Boredom is a vacuous space that will not remain empty. In its quest for fulfilment, it will draw unto itself anything that might satisfy it.
First-century Athens was a magnet for the curious. Luke says, “Now all the Athenians and the strangers visiting there used to spend their time in nothing other than telling or hearing something new” (Acts 17:21).
Paul was on his own in Athens (Acts 17). The sight of all the pagan idols vexed his soul and propelled him into action (Acts 17:16f). When he preached Jesus, their reactions were mixed. Some considered him a babbler, others thought he was launching a new brand of deity, others wanted to hear more, and a few were converted.
Paul was a man of letters. In his former life he would have revelled in the thought of debating those who might think him intellectually inferior. However, now as a new man with an equally new message he was not there to entertain the bored but to convict hearts.
Formerly, as a Pharisee, his message was a barrier: Righteousness was only found in The Law of Moses and the Traditions of the Fathers. But now, as a Christian, his message was an invitation: “God is now declaring to men that all people everywhere should repent because He has fixed a day in which He will judge the world in righteousness through a Man whom He has appointed, having furnished proof to all men by raising Him from the dead.”” (Acts 17:30-31).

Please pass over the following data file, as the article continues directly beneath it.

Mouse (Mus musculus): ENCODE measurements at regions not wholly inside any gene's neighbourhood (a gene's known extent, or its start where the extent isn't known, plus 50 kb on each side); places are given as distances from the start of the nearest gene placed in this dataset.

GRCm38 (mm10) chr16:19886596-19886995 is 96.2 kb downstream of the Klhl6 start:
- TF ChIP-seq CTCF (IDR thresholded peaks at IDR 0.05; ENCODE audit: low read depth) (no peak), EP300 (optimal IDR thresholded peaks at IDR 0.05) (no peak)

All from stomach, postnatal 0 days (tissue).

If they had only considered Paul “a babbler” up to this point, then the mention of a ‘dead man rising’ would have lowered their view of him even further.
We take it for granted that Paul was a strong and courageous evangelist. But his strength and courage carried none of today’s bravado; it was founded in the compassion of Christ.
Paul would not have walked away thinking, “Now that they have rejected the Gospel, I can wash my hands of these pagans.” Instead, he would have been lamenting their ignorance and praying that seeds had been sown in their hearts.
Such is true evangelism.